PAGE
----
[More like 4.5] As many others by Ozu Yasujirō, 'Ohayō' is a movie of subtle themes, consistent characters and invisible continuous actions: events unfold every few seconds, but rarely are guided by the director. The viewer isn't constantly told to notice something. Master Ozu's amazing low-P.O.V. and rich settings (i.e. alleys, hallways) are as always where life happens: not passage ways, but intersections for life.
Ozu captures transition wonderfully. A Japanese family in a state of flux post-war, the children question, unflinchingly, the widely accepted values of their parents, as they, the parents, are jocularly portrayed as being exactly as vapid as the children insist. Beautifully light, one can't help but adore each character.
Ozu’s lightest, most comical and charming film on childhood. Reminiscing his silent “I War Born, But…” only this time with color, fart jokes and television. The plot is very simple, about two boys who stop talking after their parents refuse to buy them a tv, and another boy that continuously craps his pants. An eternal delight.
When I was fifteen and seeing OHAYÔ (my first Ozu) for the first time, my effusive praise may have understandably meant very little to you, but twenty-seven years, a Master's degree in Film Studies, and the careful consideration of thousands and thousands of films later, I am still here to say that my favourite Ozu is probably still the one w/ all the fart jokes. Take that how you will.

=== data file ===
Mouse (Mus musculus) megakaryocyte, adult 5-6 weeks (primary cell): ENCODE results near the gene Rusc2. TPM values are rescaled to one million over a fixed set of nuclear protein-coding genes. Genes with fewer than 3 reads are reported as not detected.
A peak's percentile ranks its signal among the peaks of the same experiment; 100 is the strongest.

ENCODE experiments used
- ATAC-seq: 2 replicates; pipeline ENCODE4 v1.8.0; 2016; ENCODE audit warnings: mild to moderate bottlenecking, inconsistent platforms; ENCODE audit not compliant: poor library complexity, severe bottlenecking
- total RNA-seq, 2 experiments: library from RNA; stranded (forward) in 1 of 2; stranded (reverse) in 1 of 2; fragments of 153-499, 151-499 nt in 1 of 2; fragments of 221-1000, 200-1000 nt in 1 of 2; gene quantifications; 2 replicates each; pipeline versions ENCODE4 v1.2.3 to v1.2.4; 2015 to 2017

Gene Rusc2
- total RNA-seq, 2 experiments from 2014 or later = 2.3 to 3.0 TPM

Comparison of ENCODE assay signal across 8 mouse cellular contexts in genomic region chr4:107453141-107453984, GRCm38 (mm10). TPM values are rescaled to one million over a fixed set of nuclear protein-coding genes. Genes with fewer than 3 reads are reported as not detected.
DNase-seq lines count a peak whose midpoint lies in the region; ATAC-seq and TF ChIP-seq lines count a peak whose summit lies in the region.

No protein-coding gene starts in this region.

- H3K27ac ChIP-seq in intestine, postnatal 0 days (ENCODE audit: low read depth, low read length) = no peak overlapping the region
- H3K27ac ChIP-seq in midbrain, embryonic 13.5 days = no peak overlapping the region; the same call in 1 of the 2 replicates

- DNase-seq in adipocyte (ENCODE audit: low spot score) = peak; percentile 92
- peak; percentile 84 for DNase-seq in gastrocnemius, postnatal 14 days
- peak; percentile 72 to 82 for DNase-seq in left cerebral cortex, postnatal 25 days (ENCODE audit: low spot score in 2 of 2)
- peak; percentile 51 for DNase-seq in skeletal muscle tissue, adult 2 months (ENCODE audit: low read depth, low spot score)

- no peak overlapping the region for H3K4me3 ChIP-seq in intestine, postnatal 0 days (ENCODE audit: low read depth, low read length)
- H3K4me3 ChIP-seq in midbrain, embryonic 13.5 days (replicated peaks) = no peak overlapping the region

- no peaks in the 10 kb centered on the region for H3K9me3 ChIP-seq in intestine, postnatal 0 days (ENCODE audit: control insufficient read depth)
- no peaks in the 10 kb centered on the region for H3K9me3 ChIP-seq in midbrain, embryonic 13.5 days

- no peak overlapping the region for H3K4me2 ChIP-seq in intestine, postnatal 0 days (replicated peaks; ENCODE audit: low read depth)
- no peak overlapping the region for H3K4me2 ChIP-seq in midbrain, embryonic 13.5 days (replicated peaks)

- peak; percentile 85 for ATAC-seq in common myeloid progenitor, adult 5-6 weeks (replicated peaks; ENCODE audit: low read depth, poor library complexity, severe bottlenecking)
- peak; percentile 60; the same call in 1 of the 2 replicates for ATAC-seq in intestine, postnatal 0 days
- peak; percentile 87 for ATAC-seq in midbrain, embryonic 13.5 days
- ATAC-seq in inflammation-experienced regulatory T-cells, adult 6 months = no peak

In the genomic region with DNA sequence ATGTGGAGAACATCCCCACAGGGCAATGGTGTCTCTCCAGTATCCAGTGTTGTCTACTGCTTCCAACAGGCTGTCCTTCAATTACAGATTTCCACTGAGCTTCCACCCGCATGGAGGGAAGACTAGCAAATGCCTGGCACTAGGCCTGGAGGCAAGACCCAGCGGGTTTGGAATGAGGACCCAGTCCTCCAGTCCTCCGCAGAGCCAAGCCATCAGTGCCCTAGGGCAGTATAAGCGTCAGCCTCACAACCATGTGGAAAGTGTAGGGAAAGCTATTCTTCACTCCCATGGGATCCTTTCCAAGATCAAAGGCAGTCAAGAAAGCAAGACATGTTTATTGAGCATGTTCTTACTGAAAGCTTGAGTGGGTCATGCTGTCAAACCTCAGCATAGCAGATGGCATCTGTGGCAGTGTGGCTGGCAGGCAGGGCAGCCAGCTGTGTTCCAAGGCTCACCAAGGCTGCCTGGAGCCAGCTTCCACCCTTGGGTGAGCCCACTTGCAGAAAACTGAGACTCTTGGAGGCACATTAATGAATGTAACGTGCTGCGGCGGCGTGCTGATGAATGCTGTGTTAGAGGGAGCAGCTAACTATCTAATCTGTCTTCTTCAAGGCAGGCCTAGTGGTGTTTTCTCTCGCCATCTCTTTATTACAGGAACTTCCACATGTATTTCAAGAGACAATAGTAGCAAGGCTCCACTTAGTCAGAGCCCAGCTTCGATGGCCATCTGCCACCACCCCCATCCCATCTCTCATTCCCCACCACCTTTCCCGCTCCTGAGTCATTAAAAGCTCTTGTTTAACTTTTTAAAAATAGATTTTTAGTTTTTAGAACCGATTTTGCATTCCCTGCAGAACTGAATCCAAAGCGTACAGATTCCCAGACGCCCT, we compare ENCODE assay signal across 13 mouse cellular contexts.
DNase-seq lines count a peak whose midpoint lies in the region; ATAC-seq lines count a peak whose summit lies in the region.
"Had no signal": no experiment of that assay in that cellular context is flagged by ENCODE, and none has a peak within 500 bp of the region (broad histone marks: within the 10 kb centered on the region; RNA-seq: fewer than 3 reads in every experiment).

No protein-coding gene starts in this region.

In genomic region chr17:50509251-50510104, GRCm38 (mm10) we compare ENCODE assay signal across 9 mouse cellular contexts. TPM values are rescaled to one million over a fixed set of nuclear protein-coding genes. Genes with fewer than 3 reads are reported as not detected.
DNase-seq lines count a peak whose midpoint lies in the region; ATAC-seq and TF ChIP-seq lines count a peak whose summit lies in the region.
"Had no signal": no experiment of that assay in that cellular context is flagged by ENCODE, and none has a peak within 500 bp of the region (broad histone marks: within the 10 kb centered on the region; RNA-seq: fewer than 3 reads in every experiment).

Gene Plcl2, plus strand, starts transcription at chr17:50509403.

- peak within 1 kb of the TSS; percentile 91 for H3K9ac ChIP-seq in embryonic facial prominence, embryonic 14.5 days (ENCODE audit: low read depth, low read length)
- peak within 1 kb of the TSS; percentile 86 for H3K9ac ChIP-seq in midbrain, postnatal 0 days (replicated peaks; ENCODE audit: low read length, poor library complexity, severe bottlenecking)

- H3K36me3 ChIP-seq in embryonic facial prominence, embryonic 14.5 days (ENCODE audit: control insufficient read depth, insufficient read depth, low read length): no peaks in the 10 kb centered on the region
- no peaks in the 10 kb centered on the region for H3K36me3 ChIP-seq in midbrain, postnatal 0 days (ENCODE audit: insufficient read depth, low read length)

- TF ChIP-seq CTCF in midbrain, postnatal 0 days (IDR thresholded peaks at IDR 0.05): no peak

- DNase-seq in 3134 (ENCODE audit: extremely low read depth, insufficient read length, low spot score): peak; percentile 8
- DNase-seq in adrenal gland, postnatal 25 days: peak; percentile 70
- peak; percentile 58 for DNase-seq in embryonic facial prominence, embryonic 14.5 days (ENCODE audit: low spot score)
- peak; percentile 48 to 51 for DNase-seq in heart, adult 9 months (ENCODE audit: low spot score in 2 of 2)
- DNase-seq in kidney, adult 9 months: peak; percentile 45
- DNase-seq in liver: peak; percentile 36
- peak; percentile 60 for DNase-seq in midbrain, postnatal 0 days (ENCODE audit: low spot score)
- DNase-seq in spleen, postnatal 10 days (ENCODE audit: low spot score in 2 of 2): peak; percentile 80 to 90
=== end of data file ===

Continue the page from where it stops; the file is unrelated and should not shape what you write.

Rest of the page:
This is my first viewing of any of Ozu's films. It was undoubtedly a marvelous experience, and one that I'll never forget. The essential beauty of it lies precisely in its simplicity: Ozu finds beauty and complexity in the utmost ordinary things: wanting a television, eating rice with your brother, watching sumo wrestling, doing some english assignments and even... farting. (Full review in the comments)
Racchiuso tra quattro pareti di un singolo set sta tutto il genio di Ozu-San, che dirige un piccolo capolavoro di una semplicità vincente. La coppia di fratelli dà il giusto buffo apporto ad una pellicola prevalentemente dialogica che fa dei pettegolezzi fra le signore giapponesi ficcanaso il tema portante. Qualche piccolo dialogo un pò vuoto fa da cicatrice ad un prodotto altrimenti quasi perfetto.
Une petite merveille de vie quotidienne dans un Japon en pleine modernisation, où des mères de famille en kimono achètent des télévisions. Ozu capte tous ces changements, qui investissent les rapports entre parents et enfants, avec une légèreté, une finesse et une bienveillance sans faille. Les personnages d'enfants, ressorts comiques du film, sont particulièrement réussis.